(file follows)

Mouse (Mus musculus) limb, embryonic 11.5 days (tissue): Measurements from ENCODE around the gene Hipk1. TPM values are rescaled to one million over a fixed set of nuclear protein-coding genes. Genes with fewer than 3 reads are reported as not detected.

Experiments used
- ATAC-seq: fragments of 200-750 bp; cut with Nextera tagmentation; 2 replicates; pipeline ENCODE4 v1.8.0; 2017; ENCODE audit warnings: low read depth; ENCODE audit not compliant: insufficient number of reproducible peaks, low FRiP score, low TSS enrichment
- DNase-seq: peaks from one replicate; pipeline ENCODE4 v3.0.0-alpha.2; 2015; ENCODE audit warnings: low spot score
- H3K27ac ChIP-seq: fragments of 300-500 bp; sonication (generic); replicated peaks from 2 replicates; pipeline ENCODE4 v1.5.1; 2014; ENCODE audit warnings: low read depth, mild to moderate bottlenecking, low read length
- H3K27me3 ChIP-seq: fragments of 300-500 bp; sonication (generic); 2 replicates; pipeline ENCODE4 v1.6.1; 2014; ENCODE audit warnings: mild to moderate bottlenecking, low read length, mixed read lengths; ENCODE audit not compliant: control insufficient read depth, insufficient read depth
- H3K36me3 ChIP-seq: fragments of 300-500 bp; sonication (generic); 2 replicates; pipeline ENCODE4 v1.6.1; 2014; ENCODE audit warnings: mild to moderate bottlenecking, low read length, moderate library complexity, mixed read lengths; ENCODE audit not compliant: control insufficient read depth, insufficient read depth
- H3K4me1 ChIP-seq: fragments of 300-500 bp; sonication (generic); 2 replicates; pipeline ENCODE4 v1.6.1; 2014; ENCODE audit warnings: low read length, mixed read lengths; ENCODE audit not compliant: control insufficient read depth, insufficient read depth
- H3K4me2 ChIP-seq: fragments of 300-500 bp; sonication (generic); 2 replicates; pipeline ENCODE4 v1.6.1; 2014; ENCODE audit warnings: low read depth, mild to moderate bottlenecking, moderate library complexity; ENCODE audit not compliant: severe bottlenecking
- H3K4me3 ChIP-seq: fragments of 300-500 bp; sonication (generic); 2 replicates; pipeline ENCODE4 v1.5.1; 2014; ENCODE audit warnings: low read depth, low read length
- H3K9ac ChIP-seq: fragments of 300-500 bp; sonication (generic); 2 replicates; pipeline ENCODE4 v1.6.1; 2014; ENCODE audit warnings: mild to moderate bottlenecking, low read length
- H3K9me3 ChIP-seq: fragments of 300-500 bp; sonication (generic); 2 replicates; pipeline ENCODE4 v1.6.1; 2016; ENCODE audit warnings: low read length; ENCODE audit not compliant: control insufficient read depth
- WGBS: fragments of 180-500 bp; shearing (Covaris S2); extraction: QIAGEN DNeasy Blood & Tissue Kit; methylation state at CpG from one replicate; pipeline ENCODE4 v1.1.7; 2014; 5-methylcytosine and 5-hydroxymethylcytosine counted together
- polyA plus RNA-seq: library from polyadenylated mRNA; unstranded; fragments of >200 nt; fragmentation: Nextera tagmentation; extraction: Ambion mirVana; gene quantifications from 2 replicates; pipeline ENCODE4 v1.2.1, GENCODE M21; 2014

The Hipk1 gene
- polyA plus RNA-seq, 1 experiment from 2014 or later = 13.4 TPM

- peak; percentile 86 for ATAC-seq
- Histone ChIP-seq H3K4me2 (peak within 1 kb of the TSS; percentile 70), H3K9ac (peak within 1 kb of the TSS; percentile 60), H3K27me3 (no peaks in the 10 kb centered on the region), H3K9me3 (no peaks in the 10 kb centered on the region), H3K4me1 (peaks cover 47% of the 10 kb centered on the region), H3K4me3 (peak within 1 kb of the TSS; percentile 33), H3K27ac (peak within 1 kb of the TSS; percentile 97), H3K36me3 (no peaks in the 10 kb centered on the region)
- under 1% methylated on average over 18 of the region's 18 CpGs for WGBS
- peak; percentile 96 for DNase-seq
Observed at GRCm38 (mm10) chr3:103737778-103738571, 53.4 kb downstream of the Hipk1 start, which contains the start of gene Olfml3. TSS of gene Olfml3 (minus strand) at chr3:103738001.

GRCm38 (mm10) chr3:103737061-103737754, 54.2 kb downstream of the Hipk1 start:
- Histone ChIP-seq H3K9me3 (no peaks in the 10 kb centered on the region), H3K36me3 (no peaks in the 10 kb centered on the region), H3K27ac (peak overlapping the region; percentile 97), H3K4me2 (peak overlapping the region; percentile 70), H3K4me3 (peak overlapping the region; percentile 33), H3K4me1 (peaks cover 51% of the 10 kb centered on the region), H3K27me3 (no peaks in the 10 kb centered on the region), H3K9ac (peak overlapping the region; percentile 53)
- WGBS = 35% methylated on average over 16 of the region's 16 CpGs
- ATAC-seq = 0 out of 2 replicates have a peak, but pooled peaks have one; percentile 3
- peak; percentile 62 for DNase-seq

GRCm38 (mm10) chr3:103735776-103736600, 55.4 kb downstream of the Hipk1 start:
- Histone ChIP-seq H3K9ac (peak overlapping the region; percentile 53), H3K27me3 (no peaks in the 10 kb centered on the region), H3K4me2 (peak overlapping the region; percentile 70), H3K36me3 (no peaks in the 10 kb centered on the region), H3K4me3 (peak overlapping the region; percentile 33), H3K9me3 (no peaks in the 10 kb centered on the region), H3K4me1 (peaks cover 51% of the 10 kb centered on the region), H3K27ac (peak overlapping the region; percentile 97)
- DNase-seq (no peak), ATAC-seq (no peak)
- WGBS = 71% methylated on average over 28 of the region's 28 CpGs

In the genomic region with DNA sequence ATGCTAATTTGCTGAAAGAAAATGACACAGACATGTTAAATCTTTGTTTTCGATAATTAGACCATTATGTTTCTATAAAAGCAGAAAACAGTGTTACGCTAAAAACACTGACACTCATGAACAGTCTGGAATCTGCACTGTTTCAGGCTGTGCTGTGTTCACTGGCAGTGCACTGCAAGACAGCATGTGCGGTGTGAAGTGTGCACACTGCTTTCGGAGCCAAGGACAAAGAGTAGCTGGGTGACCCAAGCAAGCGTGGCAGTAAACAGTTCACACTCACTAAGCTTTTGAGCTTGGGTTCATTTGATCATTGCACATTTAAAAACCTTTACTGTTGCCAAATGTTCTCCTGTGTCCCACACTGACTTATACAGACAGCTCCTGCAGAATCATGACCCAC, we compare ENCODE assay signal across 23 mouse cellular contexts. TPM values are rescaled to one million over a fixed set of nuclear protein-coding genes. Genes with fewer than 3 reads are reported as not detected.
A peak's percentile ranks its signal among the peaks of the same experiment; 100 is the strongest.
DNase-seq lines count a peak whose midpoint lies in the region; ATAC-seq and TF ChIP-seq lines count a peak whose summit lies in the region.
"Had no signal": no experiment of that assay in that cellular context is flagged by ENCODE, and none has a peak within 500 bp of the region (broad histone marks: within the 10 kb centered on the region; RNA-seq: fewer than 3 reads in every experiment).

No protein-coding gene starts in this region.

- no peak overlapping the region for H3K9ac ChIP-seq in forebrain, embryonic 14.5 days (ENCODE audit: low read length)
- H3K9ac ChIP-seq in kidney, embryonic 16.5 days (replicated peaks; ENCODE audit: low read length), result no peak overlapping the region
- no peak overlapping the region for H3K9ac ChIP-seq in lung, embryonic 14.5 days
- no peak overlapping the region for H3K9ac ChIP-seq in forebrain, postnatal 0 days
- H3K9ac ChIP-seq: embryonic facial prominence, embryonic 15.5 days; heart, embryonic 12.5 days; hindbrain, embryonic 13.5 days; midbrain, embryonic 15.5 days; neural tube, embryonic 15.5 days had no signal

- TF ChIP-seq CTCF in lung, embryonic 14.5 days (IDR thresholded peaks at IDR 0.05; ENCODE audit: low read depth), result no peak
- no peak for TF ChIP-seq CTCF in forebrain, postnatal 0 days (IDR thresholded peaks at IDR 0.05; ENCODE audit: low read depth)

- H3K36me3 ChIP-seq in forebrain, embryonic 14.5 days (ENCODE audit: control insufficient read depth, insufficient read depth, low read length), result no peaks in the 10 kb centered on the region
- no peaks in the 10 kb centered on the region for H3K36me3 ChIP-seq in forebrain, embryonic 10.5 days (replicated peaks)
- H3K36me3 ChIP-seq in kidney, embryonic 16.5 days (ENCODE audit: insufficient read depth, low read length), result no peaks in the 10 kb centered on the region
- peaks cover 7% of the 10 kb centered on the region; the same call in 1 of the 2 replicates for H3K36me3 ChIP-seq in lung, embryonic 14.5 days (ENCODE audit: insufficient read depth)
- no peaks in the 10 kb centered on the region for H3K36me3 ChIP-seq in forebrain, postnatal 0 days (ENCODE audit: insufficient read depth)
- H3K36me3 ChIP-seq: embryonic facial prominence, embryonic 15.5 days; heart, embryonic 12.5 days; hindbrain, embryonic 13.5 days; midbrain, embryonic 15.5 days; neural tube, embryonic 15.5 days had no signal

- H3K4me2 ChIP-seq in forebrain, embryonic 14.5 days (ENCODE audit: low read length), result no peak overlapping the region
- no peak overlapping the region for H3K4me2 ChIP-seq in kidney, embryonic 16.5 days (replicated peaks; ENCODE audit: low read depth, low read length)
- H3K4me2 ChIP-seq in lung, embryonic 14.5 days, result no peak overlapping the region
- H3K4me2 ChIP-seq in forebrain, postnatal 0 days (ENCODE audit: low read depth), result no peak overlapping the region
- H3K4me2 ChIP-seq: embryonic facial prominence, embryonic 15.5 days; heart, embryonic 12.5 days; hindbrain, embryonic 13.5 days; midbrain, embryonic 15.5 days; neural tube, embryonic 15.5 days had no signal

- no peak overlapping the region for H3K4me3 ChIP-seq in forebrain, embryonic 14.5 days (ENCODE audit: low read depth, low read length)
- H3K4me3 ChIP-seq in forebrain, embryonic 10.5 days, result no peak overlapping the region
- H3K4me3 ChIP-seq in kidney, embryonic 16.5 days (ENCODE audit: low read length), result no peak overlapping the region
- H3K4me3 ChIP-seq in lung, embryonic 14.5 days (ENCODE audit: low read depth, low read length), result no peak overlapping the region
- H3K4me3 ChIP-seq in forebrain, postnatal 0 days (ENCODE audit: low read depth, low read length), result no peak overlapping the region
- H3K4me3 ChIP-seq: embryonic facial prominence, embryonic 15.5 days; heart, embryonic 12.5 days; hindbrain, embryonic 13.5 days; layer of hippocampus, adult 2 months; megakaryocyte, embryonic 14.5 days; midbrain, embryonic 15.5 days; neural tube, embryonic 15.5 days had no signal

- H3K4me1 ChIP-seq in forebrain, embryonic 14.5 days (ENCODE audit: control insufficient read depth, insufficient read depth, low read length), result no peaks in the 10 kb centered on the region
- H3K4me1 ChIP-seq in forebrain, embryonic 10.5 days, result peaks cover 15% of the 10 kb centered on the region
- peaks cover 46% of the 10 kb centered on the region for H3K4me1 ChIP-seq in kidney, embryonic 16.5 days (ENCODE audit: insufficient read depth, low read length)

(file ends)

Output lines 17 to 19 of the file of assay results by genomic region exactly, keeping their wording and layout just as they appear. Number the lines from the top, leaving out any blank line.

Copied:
- peak; percentile 86 for ATAC-seq
- Histone ChIP-seq H3K4me2 (peak within 1 kb of the TSS; percentile 70), H3K9ac (peak within 1 kb of the TSS; percentile 60), H3K27me3 (no peaks in the 10 kb centered on the region), H3K9me3 (no peaks in the 10 kb centered on the region), H3K4me1 (peaks cover 47% of the 10 kb centered on the region), H3K4me3 (peak within 1 kb of the TSS; percentile 33), H3K27ac (peak within 1 kb of the TSS; percentile 97), H3K36me3 (no peaks in the 10 kb centered on the region)
- under 1% methylated on average over 18 of the region's 18 CpGs for WGBS